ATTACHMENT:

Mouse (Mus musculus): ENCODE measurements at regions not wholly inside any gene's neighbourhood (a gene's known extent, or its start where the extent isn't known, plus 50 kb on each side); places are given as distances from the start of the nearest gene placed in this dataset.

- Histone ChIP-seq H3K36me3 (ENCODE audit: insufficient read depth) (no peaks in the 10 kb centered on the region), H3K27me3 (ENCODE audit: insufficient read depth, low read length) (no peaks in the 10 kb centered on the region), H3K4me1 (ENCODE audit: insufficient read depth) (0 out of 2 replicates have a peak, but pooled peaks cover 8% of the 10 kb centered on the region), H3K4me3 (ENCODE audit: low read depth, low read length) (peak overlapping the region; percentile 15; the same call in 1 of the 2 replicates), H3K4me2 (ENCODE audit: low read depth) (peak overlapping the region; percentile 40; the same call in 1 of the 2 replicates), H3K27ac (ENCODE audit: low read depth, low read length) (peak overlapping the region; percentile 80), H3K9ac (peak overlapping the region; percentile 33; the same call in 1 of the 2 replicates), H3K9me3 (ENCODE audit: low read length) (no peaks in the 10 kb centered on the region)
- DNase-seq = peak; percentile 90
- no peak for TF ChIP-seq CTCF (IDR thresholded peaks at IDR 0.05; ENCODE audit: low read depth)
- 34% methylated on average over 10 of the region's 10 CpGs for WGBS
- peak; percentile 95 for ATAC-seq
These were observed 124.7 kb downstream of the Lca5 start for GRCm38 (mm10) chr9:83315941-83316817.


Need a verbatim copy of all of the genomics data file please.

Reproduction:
Mouse (Mus musculus): ENCODE measurements at regions not wholly inside any gene's neighbourhood (a gene's known extent, or its start where the extent isn't known, plus 50 kb on each side); places are given as distances from the start of the nearest gene placed in this dataset.

- Histone ChIP-seq H3K36me3 (ENCODE audit: insufficient read depth) (no peaks in the 10 kb centered on the region), H3K27me3 (ENCODE audit: insufficient read depth, low read length) (no peaks in the 10 kb centered on the region), H3K4me1 (ENCODE audit: insufficient read depth) (0 out of 2 replicates have a peak, but pooled peaks cover 8% of the 10 kb centered on the region), H3K4me3 (ENCODE audit: low read depth, low read length) (peak overlapping the region; percentile 15; the same call in 1 of the 2 replicates), H3K4me2 (ENCODE audit: low read depth) (peak overlapping the region; percentile 40; the same call in 1 of the 2 replicates), H3K27ac (ENCODE audit: low read depth, low read length) (peak overlapping the region; percentile 80), H3K9ac (peak overlapping the region; percentile 33; the same call in 1 of the 2 replicates), H3K9me3 (ENCODE audit: low read length) (no peaks in the 10 kb centered on the region)
- DNase-seq = peak; percentile 90
- no peak for TF ChIP-seq CTCF (IDR thresholded peaks at IDR 0.05; ENCODE audit: low read depth)
- 34% methylated on average over 10 of the region's 10 CpGs for WGBS
- peak; percentile 95 for ATAC-seq
These were observed 124.7 kb downstream of the Lca5 start for GRCm38 (mm10) chr9:83315941-83316817.